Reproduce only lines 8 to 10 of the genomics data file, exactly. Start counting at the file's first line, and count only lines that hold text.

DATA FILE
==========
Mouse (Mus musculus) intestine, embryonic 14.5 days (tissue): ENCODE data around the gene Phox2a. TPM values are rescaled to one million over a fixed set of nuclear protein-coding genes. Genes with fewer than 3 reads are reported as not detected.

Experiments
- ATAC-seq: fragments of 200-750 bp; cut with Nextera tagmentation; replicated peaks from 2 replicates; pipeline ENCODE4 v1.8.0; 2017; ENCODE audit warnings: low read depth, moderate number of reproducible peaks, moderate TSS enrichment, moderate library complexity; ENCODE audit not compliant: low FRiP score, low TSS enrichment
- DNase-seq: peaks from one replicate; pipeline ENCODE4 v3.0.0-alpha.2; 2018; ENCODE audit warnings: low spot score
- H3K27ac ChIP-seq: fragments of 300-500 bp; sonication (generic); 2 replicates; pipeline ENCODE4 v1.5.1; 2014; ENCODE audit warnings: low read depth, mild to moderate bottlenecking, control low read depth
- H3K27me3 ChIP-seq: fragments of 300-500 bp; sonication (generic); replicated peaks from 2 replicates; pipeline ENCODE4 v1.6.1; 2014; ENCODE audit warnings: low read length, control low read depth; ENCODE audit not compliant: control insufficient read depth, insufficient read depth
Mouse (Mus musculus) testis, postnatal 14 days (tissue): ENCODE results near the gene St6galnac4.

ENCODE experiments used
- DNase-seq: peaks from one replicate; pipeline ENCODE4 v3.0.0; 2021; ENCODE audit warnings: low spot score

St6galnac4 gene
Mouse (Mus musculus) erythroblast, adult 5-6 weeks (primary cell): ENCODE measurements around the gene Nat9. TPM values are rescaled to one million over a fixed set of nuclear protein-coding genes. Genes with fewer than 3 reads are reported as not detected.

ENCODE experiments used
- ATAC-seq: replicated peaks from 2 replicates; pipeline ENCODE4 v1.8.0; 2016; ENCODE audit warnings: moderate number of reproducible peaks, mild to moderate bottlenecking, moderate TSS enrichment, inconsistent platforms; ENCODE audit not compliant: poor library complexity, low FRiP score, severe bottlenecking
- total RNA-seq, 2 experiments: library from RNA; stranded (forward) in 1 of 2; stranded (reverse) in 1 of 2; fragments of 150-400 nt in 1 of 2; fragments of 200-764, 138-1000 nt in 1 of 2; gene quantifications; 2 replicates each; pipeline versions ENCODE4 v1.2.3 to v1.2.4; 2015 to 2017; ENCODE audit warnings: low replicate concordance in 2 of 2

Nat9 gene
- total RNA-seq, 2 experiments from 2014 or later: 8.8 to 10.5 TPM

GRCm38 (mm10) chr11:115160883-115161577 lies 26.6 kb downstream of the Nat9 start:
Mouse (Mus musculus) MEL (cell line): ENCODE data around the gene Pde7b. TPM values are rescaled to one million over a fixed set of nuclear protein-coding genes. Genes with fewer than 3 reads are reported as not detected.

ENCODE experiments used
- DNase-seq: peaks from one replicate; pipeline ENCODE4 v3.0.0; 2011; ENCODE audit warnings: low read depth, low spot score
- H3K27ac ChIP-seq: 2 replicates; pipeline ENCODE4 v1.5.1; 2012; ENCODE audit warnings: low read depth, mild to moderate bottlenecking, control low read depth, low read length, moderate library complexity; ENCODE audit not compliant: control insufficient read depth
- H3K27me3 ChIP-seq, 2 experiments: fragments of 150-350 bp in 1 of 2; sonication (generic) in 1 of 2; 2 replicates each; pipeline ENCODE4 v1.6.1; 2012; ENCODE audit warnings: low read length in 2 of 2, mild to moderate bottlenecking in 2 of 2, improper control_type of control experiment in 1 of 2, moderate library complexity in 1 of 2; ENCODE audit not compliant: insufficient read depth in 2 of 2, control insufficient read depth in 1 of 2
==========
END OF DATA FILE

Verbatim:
ENCODE experiments used
- DNase-seq: peaks from one replicate; pipeline ENCODE4 v3.0.0; 2021; ENCODE audit warnings: low spot score

St6galnac4 gene